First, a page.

What does eating seasonally mean? Well, just what it says. Eat what is currently in
season. You may think that it’s one of the new food trends. But really, it’s simply
going back to how it was before food could be transported all over the world in a short
amount if time. You ate what was in season and what was in abundance.
Eating seasonally has its advantages. First, it can be very cost effective. Foods that
are in season and locally grown don’t have far to travel,are fresher and can be
harvested at their peak. This keeps the cost down on the product because it doesn’t
need to be transported over long distances.
An added benefit is being able to shop locally for your produce. It benefits your local
farmers of course, but the benefits are passed along to you nutritionally as well. If it’s
locally grown, it’s more likely to be pesticide free. It’s harvested at the best time and
will be nutrient dense. And or course, you can be guaranteed that it’s right for the
Variety is the spice of life, they say! Eating seasonally will certainly add variety to your
meals. A move from cold salads to warm stews. A new vegetable of fruit that you
have been thinking of trying. A varied diet also helps maintain the right vitamin and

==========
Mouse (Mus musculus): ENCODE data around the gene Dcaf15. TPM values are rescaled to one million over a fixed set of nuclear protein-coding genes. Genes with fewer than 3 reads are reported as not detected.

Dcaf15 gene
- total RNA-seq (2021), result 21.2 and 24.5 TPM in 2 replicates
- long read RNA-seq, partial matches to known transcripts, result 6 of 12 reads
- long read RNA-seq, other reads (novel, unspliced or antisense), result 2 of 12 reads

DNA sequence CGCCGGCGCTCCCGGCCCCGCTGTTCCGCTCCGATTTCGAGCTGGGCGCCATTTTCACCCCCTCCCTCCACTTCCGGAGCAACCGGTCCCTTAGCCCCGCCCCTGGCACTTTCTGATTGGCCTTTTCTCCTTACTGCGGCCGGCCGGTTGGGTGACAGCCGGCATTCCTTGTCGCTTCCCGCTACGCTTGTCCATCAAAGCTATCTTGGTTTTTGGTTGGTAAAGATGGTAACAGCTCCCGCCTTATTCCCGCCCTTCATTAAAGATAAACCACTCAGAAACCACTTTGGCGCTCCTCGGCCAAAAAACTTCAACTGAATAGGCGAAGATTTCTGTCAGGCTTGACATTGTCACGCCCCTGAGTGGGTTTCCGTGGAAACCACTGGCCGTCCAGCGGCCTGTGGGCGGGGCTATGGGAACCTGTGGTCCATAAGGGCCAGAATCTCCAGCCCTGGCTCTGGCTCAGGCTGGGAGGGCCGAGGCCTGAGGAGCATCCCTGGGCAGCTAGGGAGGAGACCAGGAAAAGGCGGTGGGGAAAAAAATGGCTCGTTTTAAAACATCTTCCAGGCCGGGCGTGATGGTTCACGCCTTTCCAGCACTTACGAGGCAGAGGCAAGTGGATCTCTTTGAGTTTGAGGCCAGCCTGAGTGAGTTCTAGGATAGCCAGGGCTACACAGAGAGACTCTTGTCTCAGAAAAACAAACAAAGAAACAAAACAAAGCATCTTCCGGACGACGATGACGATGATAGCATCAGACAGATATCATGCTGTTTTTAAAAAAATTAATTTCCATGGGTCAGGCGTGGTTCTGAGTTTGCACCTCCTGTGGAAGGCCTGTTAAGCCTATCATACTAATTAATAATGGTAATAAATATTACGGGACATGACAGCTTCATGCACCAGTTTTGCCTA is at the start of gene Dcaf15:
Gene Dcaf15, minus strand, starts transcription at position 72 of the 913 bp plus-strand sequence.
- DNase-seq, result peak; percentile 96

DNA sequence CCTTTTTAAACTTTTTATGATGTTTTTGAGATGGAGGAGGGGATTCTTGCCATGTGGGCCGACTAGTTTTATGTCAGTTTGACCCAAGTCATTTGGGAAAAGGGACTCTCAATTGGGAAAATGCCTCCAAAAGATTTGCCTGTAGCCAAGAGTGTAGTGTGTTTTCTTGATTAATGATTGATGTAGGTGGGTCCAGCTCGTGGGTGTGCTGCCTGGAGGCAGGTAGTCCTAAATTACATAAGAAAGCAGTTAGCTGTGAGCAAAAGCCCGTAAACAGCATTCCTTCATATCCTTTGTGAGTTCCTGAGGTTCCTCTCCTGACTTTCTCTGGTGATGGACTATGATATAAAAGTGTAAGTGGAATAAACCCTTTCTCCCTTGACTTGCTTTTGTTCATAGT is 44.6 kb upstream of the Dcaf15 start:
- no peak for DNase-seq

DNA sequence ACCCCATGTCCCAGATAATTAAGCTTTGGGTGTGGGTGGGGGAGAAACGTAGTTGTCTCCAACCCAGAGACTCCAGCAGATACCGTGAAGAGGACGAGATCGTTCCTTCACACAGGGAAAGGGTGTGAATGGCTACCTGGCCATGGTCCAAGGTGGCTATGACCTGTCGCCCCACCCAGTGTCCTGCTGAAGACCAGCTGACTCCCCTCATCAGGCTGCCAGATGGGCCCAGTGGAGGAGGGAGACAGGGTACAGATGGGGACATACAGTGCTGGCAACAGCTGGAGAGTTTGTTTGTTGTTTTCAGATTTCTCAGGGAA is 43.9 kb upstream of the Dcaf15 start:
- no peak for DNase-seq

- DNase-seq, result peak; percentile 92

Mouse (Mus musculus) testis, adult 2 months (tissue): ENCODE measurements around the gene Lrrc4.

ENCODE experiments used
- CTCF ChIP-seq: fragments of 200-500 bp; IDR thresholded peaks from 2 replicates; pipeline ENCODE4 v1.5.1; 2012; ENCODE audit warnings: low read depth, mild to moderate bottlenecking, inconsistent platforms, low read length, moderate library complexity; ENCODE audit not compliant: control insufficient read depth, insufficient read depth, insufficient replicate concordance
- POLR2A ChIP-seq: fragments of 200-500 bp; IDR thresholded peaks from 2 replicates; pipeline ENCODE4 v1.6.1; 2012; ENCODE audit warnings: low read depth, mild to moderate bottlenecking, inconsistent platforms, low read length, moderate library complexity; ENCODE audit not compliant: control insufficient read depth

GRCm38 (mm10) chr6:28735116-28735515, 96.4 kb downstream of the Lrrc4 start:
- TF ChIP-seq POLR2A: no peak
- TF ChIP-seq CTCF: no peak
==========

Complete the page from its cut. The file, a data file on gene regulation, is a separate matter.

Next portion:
minerals that we need to strike balance in our body.
More whole foods, organic if available provide us with the building blocks to a healthy
and happy body. Eating seasonally will provide you with the nutrients that you need to
maintain a healthy balance and tackle the climate of the environment. We crave fruits
and veggies in the summer that are water based because this helps our body to
regulate heat and stay hydrated. Come the Fall there is a shift towards more root
vegetables and whole grains that are best cooked.
With Thanksgiving coming up soon, here is a simple recipe you can have along with
your turkey! An easy way to get into your seasonal veggies 🙂
Autumn Vegetable Medley
This is the easiest thing to make! There are no rules here. Choose your medley from
the hard squashes such as acorn or butternut squash. Throw in some cauliflower, and
for colour add bell peppers. Carrots and celery are always a welcome addition. And of
course the greens are an added bonus with broccoli and spinach.
Once you have decided on your medley, slice the veggies up and toss lightly with olive
oil and your favourite seasonings and herbs. Place in a baking dish and bake at 350
for 20-30 minutes.
By Heather S.